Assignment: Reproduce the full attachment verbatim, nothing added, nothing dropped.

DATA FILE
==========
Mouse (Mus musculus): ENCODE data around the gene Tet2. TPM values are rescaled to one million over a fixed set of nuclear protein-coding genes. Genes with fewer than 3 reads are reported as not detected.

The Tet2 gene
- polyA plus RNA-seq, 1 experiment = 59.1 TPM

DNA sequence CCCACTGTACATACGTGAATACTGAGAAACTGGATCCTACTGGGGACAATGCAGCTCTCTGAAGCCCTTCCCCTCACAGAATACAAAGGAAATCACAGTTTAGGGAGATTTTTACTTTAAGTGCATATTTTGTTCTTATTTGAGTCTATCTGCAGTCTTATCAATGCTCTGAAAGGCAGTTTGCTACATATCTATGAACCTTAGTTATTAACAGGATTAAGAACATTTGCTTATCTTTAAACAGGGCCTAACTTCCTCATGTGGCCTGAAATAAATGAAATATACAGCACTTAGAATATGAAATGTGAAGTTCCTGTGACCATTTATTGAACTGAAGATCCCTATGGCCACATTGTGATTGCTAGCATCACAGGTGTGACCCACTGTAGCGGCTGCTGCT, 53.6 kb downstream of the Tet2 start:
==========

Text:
Mouse (Mus musculus): ENCODE data around the gene Tet2. TPM values are rescaled to one million over a fixed set of nuclear protein-coding genes. Genes with fewer than 3 reads are reported as not detected.

The Tet2 gene
- polyA plus RNA-seq, 1 experiment = 59.1 TPM

DNA sequence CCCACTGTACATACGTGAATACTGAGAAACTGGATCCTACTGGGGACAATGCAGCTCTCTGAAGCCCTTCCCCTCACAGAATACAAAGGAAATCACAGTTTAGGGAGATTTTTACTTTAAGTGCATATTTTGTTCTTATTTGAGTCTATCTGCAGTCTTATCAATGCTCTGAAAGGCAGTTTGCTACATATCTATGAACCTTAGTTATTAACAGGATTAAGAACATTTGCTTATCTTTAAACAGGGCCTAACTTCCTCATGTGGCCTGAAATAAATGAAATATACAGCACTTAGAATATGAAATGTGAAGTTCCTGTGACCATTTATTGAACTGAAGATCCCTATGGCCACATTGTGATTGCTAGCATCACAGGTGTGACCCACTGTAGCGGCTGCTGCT, 53.6 kb downstream of the Tet2 start: